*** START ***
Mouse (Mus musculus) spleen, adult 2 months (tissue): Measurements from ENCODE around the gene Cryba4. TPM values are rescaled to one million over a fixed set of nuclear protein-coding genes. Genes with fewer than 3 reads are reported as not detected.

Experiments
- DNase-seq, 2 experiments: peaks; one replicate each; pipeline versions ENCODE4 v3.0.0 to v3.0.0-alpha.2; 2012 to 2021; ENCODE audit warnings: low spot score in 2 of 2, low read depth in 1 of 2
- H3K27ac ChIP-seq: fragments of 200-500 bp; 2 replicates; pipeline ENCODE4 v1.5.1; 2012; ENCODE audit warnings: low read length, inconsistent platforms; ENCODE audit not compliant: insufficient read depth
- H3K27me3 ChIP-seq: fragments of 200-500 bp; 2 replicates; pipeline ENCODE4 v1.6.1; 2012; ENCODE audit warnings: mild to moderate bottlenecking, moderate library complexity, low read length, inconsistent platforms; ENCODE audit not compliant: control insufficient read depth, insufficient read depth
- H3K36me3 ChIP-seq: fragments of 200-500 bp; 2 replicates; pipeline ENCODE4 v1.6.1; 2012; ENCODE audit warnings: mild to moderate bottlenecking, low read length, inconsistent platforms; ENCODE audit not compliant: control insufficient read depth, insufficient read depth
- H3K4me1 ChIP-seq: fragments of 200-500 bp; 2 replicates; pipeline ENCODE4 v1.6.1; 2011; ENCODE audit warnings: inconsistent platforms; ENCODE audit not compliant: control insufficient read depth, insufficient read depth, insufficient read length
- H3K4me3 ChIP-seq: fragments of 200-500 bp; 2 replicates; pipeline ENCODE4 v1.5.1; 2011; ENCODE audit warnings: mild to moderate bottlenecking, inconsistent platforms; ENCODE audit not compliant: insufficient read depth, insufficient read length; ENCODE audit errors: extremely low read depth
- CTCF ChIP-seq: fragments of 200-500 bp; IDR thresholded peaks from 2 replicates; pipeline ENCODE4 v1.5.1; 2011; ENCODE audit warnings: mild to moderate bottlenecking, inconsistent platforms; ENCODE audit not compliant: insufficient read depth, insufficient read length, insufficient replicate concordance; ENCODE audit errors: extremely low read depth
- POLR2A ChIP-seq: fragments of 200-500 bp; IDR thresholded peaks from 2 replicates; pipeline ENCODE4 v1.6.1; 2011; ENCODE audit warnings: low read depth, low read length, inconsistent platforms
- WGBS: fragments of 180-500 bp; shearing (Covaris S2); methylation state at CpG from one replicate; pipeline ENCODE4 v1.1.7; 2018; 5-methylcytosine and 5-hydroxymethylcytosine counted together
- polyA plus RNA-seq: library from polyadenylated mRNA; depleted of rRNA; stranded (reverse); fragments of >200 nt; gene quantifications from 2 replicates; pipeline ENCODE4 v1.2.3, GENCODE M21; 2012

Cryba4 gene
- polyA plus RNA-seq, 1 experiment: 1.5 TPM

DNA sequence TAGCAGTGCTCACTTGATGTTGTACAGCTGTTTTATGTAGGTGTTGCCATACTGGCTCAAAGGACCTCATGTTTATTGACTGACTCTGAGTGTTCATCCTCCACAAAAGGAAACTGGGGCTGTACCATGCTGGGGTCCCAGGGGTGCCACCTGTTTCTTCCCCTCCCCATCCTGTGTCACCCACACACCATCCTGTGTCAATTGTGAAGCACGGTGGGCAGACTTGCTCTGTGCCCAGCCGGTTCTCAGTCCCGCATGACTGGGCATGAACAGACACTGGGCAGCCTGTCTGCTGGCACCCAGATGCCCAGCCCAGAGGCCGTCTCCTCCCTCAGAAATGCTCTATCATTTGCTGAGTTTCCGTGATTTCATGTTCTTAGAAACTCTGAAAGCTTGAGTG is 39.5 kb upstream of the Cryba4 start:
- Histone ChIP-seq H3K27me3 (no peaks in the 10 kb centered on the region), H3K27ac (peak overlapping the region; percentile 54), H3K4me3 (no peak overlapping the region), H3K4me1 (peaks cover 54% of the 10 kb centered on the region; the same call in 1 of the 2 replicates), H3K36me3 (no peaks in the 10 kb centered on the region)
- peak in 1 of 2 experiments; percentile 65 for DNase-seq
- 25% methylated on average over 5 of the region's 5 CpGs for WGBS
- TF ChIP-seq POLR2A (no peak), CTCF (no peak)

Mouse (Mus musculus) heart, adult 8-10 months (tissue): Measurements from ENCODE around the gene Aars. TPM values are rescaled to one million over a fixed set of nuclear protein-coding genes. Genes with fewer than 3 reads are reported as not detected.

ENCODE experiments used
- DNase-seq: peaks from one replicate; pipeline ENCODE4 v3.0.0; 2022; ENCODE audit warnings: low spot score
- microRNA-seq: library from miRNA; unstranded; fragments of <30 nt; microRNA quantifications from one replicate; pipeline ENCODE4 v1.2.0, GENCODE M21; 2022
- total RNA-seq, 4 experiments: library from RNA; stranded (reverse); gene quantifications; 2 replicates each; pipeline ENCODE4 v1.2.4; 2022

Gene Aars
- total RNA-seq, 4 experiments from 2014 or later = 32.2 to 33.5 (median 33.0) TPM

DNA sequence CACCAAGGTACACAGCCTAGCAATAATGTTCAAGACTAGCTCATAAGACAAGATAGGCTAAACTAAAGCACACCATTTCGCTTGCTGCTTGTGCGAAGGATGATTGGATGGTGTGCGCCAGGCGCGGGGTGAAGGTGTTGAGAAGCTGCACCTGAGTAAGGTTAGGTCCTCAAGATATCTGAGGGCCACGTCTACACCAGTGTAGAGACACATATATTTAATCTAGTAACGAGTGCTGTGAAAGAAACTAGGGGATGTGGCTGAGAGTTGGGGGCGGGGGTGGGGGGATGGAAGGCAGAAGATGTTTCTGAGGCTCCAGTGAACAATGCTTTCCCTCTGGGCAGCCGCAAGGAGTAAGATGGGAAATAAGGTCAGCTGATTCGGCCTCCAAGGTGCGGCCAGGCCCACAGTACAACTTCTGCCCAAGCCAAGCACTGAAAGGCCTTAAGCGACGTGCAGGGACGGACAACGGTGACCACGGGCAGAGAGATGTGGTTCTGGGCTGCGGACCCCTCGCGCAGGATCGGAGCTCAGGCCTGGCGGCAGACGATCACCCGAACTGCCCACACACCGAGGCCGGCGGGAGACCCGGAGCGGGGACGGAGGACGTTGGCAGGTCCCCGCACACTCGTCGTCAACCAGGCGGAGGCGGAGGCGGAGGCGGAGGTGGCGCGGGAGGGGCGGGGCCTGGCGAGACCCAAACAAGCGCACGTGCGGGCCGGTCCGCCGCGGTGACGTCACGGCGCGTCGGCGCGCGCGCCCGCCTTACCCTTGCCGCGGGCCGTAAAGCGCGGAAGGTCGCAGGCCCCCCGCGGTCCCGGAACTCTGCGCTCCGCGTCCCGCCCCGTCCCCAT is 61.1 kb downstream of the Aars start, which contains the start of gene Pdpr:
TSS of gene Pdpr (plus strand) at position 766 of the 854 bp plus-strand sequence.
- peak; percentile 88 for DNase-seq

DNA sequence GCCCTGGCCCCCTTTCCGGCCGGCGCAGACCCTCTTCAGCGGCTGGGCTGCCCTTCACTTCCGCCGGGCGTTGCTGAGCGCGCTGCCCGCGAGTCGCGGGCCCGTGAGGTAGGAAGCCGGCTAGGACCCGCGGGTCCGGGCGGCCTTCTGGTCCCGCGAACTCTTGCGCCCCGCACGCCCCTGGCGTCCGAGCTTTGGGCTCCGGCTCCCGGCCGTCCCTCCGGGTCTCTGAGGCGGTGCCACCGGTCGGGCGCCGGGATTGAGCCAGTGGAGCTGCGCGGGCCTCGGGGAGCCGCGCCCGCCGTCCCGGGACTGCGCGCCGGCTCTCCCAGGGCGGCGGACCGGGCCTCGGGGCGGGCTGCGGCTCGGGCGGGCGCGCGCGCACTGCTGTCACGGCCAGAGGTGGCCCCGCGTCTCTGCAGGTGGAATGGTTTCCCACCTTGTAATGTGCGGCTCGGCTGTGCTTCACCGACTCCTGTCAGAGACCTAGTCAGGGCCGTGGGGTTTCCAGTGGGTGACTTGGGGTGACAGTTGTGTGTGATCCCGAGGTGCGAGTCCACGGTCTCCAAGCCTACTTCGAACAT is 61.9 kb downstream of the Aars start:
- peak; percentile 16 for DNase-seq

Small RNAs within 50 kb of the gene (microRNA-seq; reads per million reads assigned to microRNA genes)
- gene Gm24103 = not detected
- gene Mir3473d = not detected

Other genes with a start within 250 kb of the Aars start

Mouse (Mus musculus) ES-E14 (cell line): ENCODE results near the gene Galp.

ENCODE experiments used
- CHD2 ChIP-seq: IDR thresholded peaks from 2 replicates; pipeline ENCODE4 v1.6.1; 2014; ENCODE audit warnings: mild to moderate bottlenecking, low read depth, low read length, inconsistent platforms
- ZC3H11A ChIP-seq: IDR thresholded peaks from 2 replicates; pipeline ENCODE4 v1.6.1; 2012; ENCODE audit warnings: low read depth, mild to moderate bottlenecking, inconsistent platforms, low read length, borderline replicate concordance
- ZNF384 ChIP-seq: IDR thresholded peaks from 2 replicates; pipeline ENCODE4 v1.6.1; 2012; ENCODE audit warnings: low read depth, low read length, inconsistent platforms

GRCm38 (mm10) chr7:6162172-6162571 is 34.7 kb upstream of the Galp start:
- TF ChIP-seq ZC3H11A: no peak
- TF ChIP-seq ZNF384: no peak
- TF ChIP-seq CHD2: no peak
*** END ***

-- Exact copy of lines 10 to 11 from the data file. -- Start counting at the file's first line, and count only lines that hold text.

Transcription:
- POLR2A ChIP-seq: fragments of 200-500 bp; IDR thresholded peaks from 2 replicates; pipeline ENCODE4 v1.6.1; 2011; ENCODE audit warnings: low read depth, low read length, inconsistent platforms
- WGBS: fragments of 180-500 bp; shearing (Covaris S2); methylation state at CpG from one replicate; pipeline ENCODE4 v1.1.7; 2018; 5-methylcytosine and 5-hydroxymethylcytosine counted together